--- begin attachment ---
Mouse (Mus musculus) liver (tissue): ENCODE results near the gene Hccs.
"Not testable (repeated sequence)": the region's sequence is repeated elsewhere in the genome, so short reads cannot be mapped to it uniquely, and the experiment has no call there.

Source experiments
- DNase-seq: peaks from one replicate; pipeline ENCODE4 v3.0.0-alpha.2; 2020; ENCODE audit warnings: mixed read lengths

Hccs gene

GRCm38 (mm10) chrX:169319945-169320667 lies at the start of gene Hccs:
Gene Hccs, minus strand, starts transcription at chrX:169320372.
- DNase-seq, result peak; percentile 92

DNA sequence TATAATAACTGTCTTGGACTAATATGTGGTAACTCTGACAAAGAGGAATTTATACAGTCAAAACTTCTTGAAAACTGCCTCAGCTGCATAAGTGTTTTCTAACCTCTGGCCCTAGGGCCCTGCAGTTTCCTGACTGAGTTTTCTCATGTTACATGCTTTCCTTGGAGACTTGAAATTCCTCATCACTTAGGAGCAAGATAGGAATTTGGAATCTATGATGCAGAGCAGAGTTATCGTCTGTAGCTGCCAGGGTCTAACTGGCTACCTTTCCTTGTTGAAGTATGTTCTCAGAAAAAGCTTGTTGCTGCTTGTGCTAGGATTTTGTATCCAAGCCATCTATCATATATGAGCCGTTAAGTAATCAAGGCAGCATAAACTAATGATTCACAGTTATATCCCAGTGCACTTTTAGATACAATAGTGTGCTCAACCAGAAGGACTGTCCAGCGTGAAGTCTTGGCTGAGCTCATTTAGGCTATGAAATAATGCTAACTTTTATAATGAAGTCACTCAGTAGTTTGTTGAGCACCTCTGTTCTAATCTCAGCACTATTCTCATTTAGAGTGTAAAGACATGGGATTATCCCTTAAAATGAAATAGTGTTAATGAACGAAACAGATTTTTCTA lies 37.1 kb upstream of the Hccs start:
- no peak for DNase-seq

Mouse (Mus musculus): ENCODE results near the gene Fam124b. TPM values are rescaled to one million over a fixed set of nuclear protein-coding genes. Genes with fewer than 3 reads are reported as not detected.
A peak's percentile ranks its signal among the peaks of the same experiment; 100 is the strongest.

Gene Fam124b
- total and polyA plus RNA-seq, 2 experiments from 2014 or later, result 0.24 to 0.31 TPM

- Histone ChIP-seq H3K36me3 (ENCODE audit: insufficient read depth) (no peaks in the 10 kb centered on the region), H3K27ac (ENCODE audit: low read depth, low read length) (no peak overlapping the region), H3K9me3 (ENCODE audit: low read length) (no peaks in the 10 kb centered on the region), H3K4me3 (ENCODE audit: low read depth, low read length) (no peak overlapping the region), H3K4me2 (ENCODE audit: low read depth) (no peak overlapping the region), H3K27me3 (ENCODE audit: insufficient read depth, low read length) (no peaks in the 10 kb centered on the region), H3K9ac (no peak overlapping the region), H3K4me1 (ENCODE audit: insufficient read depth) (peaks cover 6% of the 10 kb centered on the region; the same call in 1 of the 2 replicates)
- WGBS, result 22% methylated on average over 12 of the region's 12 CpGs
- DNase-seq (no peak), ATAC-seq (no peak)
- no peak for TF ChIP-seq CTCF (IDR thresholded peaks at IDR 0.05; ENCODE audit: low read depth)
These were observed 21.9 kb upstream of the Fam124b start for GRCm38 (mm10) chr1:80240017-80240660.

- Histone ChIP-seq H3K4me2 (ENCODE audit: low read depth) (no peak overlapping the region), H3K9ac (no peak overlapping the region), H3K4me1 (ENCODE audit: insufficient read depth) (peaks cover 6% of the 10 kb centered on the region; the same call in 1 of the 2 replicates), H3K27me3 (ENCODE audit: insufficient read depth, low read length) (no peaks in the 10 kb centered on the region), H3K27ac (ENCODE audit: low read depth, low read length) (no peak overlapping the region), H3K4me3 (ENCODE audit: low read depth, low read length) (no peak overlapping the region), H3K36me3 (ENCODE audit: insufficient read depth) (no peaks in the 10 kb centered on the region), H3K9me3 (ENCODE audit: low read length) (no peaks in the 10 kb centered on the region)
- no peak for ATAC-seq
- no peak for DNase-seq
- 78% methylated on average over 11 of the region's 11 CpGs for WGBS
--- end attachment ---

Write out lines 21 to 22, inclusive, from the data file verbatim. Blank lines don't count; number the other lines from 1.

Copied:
- no peak for ATAC-seq
- no peak for DNase-seq